Sunday, October 25, 2020

Kristin Kobes Du Mez, Jesus and John Wayne: "In Reality, Evangelicals Did Not Cast Their Vote [for Trump] Despite Their Beliefs, but Because of Them"

I recently read Kristin Kobes Du Mez's book Jesus and John Wayne: How White Evangelicals Corrupted a Faith and Fractured a Nation (NY: Liveright, 2020), and thought the following passages were significant. Du Mez grew up in the household of a Christian Reformed theologian teaching at Dordt University, her alma mater, and knows the white evangelical world inside out. As her book notes, her own Christian Reformed church has in recent years moved inexorably in the evangelical direction, as have wide swathes of American white churches including the Catholic church — hence Amy Coney Barrett. She knows whereof she speaks, in other words, in Jesus and John Wayne.

Here are passages I underlined:

“But evangelical support for Trump was no aberration, nor was it merely a pragmatic choice. It was, rather, the culmination of evangelicals’ embrace of militant masculinity, an ideology that enshrines patriarchal authority and condones the callous display of power, at home and abroad. By the time Trump arrived proclaiming himself their savior, conservative white evangelicals had already traded a faith that privileges humility and elevates ‘the least of these’ for one that derides gentleness as the province of wusses. Rather than turning the other cheek, they’d resolved to defend their faith and their nation, secure in the knowledge that the ends justify the means. Having replaced the Jesus of the Gospels with a vengeful warrior Christ, it’s no wonder many came to think of Trump in the same way. In 2016, many observers were stunned at evangelicals’ apparent betrayal of their own values. In reality, evangelicals did not cast their vote despite their beliefs, but because of them” (p. 3).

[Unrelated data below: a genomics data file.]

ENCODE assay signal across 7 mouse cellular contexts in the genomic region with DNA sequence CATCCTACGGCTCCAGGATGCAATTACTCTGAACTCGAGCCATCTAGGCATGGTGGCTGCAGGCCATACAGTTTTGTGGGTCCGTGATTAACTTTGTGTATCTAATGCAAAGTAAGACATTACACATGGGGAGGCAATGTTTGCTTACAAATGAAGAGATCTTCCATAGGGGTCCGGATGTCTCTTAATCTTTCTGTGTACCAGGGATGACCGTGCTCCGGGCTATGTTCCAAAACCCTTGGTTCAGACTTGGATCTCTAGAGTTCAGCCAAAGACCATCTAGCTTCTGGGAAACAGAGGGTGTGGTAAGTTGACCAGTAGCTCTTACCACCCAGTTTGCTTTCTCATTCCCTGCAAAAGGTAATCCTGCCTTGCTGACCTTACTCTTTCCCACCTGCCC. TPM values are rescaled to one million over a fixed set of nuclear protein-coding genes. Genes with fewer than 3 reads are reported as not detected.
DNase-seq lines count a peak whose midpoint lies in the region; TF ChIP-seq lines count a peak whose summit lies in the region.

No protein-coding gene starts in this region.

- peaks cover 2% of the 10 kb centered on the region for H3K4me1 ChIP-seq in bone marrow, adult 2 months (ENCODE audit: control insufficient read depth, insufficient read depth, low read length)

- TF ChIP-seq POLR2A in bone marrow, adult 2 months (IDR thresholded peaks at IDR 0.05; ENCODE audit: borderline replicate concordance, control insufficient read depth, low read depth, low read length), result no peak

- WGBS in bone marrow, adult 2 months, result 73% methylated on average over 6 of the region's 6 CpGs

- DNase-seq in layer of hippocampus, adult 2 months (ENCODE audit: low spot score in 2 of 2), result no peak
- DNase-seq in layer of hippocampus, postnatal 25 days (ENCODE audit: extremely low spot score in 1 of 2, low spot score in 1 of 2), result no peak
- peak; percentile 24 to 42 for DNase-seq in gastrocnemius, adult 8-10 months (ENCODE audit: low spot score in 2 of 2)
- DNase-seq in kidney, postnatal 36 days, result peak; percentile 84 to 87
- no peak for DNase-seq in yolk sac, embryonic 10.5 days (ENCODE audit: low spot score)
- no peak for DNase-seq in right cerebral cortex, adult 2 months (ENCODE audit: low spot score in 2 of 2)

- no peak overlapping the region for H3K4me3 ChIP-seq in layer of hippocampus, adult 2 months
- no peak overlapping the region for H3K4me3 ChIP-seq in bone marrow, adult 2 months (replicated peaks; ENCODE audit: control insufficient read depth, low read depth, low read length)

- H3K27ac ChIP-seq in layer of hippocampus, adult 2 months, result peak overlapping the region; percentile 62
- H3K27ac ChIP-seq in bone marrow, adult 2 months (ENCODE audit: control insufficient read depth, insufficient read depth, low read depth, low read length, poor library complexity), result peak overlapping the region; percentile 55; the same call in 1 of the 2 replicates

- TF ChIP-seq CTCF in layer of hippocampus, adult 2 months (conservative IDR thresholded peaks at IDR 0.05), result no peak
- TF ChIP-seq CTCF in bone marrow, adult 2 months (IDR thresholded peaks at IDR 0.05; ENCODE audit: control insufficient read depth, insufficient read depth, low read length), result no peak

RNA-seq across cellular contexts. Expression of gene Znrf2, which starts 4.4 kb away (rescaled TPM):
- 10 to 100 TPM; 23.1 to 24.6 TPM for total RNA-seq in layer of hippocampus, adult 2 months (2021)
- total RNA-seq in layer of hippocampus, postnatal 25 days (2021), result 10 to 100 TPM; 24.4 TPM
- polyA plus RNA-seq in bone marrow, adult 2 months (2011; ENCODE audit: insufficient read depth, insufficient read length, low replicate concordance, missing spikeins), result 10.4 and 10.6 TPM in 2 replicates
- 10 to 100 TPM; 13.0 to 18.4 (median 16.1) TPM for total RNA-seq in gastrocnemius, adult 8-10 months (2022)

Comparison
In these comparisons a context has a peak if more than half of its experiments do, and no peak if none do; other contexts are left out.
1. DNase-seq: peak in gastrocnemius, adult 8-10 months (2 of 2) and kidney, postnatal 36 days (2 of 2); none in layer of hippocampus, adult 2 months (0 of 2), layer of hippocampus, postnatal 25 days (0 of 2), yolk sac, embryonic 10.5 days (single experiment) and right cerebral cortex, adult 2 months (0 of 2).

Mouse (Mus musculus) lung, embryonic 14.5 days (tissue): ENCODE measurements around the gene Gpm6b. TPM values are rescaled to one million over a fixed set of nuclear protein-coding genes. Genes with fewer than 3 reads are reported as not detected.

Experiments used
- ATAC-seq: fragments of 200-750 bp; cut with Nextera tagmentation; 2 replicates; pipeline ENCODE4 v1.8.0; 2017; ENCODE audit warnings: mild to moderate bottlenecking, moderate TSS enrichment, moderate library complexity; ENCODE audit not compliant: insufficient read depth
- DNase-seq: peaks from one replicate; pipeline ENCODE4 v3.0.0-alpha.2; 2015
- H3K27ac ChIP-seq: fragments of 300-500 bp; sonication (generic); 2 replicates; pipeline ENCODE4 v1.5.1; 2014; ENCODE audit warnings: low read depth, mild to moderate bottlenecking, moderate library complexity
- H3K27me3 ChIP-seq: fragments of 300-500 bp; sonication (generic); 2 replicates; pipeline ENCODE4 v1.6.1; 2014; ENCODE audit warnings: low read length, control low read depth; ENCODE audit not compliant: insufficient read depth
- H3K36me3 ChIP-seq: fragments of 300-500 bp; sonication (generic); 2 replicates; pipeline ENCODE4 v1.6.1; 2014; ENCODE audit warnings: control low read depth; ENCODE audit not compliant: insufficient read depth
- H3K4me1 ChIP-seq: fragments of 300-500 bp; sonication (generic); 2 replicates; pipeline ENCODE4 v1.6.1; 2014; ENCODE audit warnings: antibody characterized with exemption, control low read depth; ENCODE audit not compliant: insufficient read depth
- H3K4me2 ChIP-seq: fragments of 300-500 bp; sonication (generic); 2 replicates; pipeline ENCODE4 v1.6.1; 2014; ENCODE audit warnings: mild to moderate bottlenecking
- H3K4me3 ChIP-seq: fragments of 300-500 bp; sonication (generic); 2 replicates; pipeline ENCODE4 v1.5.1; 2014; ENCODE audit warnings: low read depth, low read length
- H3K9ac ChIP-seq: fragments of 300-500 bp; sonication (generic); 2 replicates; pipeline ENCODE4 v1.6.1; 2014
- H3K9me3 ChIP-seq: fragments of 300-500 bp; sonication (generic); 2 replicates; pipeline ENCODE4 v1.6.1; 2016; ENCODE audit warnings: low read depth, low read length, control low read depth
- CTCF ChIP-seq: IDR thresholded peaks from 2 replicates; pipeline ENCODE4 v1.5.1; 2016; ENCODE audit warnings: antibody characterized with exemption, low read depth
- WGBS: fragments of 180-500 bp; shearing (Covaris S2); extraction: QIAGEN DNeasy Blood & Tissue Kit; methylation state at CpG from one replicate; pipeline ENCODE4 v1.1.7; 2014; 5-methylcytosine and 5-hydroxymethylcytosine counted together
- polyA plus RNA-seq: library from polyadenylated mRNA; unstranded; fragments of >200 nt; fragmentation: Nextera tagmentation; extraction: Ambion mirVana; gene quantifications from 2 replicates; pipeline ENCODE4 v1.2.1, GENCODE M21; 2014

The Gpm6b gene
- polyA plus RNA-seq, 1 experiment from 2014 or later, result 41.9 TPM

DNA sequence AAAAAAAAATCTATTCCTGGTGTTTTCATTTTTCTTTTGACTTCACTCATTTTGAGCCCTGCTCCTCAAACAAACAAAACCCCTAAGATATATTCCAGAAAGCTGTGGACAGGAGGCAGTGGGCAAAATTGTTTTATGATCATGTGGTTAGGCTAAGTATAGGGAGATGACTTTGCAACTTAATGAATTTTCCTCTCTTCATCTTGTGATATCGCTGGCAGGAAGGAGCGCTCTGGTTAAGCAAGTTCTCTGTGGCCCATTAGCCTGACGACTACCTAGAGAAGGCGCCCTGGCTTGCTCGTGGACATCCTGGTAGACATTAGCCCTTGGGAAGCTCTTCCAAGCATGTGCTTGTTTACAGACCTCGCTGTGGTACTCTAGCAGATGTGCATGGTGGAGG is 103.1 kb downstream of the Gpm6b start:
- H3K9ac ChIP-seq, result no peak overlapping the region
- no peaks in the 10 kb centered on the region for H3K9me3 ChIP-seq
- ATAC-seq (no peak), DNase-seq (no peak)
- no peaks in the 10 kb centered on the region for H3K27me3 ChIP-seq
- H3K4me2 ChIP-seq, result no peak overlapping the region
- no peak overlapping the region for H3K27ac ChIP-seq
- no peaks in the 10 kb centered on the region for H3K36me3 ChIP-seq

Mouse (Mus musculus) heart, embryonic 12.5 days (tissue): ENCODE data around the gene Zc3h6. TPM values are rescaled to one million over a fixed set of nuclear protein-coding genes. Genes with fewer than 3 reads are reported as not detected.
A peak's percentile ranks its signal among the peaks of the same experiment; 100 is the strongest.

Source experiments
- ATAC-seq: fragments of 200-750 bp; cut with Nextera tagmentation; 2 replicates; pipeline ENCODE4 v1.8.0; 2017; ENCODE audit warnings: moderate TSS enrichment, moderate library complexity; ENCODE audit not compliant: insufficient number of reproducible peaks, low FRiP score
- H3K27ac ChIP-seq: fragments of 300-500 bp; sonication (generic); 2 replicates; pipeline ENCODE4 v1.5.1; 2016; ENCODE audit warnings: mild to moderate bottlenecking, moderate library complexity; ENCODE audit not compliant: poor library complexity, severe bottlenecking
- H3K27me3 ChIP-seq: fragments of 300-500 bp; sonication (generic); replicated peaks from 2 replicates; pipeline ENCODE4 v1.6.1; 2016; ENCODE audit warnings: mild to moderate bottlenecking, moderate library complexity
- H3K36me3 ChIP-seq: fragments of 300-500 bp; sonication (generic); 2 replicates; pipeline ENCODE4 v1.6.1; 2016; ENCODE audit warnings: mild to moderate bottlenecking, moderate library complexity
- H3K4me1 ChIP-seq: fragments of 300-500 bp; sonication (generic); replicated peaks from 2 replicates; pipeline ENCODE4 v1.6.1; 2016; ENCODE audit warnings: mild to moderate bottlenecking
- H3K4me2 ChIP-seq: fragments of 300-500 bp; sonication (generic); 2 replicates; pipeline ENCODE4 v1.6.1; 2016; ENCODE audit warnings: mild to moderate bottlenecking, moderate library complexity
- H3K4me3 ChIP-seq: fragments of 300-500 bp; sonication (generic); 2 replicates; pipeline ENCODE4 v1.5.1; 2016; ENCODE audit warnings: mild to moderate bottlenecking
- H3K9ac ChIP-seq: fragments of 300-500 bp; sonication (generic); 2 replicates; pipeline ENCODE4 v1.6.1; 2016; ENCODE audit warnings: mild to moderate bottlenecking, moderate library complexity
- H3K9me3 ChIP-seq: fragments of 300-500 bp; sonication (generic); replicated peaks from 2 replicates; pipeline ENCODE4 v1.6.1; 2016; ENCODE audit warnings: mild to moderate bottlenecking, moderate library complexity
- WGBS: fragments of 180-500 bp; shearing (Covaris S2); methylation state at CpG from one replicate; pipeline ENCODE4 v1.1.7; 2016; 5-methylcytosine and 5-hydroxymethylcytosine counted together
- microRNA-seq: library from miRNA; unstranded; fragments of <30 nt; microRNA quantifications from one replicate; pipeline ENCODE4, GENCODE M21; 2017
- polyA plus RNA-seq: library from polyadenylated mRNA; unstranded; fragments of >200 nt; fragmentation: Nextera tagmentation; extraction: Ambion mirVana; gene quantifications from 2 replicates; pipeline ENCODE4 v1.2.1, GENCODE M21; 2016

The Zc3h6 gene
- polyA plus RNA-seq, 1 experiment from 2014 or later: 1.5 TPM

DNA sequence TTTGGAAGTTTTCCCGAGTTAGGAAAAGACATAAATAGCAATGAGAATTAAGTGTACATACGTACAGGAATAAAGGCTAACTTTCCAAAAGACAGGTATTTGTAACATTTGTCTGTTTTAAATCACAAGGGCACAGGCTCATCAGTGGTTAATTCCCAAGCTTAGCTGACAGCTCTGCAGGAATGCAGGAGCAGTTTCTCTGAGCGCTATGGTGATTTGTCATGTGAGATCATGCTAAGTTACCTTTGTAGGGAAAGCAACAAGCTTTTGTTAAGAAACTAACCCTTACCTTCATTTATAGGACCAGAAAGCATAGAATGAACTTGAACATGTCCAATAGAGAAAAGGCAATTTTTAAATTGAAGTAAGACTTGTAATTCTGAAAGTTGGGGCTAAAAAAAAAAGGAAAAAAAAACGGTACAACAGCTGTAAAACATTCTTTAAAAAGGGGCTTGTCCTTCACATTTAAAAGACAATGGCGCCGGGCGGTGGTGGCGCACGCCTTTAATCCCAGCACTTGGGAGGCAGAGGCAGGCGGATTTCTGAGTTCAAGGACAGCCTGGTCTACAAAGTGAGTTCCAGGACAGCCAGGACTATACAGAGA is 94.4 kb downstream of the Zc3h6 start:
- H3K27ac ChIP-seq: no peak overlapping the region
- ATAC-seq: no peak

“Christian nationalism—the belief that America is God’s chosen nation and must be defended as such—serves as a powerful predictor of intolerance toward immigrants, racial minorities, and non-Christians. It is linked to opposition to gay rights and gun control, to support for harsher punishments for criminals, to justifications for the use of excessive force against black Americans in law enforcement situations, and to traditionalist gender ideology. White evangelicals have pieced together this patchwork of issues, and a nostalgic commitment to rugged, aggressive, militant white masculinity serves as the thread binding them together into a coherent whole. A father’s rule in the home is inextricably linked to heroic leadership on the national stage, and the fate of the nation hinges on both” (p. 4). 

“The diffusion of evangelical consumer culture extends far beyond the orbit of evangelical churches. Cultural evangelicalism has made deep inroads into mainline Christianity, to the point that distinguishing members of a denomination like the United Methodist Church from evangelicals obscures more than it reveals” (p. 5).

“Donald Trump appeared at a moment when evangelicals felt increasingly beleaguered, even persecuted. From the Affordable Care Act's contraceptive mandate to transgender bathroom laws and the cultural sea change on gay marriage, gender was at the heart of this perceived vulnerability” (p. 13).

“For [Billy] Graham, a properly ordered family was a patriarchal one. Because Graham believed that God had cursed women to be under man’s rule, he believes that wives should submit to husbands’ authority. Graham acknowledged that this would come as a shock to certain ‘dictatorial wives,’ and he didn’t hesitate to offer Christian housewives helpful tips: When a husband comes home from work, run out and kiss him. ‘Give him love at any cost. Cultivate modesty and the delicacy of youth. Be attractive.’ Keep a clean house and don’t ‘nag and complain all the time.’ He had advice for men, too. A man was God’s representative—the spiritual head of household, ‘the protector’ and ‘provider of the home.’ Also, husbands should remember to give wives a box of candy from time to time, or an orchid. Or maybe roses” (pp. 26-7).

“By backing away from their support for civil rights, evangelicals like Graham ended up giving cover to more extremist sentiments within the insurgent Religious Right. Today some historians place race at the very heart of evangelical politics, pointing to the fact that evangelical opposition to government-mandated integration predated anti-abortion activism by several years. Others, however—including the vast majority of evangelicals themselves—prefer to point instead to the significance of moral and ‘family values.’ But in many ways, this is a false dichotomy. For evangelicals, family values politics were deeply intertwined with racial politics, and both were connected to evangelicals’ understanding of the nation and its role on the global stage” (pp. 38-9).